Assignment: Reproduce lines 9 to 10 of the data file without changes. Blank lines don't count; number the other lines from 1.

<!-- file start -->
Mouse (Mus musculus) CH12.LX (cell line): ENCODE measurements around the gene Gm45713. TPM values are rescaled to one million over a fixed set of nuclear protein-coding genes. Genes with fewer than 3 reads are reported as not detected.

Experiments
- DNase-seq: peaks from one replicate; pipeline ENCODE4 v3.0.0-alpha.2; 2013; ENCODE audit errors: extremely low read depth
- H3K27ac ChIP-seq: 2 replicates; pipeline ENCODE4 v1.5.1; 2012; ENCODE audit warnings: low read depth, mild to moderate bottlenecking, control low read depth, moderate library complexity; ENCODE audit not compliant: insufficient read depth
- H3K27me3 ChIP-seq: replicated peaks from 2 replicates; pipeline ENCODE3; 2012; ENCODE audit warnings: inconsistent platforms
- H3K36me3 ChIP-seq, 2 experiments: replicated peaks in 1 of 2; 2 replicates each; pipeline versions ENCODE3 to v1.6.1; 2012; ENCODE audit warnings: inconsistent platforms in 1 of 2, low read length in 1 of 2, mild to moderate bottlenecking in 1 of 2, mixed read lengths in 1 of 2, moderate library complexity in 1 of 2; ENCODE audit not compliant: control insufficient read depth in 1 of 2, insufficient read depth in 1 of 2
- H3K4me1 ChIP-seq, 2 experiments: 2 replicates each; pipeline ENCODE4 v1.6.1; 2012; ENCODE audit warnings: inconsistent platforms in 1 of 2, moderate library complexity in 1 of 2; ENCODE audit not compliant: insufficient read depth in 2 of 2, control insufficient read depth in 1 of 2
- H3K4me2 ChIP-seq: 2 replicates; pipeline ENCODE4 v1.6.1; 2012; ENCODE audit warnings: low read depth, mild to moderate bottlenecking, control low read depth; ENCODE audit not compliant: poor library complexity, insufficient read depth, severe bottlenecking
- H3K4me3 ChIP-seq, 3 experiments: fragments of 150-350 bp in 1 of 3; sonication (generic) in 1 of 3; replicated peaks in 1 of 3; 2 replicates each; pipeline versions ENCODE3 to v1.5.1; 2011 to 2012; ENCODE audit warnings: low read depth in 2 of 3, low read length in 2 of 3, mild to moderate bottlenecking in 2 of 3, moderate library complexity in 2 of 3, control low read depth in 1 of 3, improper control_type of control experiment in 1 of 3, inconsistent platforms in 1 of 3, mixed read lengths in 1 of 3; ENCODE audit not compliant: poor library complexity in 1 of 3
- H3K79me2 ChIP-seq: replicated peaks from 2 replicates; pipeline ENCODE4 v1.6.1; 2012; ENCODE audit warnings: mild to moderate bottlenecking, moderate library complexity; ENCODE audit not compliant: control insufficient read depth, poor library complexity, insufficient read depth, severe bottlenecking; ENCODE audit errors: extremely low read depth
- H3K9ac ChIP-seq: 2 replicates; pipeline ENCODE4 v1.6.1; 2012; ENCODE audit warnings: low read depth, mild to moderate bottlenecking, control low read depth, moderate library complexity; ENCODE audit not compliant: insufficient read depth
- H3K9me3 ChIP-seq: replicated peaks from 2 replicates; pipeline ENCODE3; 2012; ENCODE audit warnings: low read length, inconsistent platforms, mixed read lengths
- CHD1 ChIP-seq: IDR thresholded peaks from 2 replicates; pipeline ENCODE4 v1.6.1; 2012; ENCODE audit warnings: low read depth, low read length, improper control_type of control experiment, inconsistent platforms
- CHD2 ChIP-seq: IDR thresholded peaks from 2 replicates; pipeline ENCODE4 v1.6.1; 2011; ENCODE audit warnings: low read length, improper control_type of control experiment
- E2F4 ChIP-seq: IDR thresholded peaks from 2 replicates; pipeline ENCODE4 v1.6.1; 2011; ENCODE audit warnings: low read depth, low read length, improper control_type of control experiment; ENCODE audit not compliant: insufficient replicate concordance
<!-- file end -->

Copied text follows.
- H3K4me3 ChIP-seq, 3 experiments: fragments of 150-350 bp in 1 of 3; sonication (generic) in 1 of 3; replicated peaks in 1 of 3; 2 replicates each; pipeline versions ENCODE3 to v1.5.1; 2011 to 2012; ENCODE audit warnings: low read depth in 2 of 3, low read length in 2 of 3, mild to moderate bottlenecking in 2 of 3, moderate library complexity in 2 of 3, control low read depth in 1 of 3, improper control_type of control experiment in 1 of 3, inconsistent platforms in 1 of 3, mixed read lengths in 1 of 3; ENCODE audit not compliant: poor library complexity in 1 of 3
- H3K79me2 ChIP-seq: replicated peaks from 2 replicates; pipeline ENCODE4 v1.6.1; 2012; ENCODE audit warnings: mild to moderate bottlenecking, moderate library complexity; ENCODE audit not compliant: control insufficient read depth, poor library complexity, insufficient read depth, severe bottlenecking; ENCODE audit errors: extremely low read depth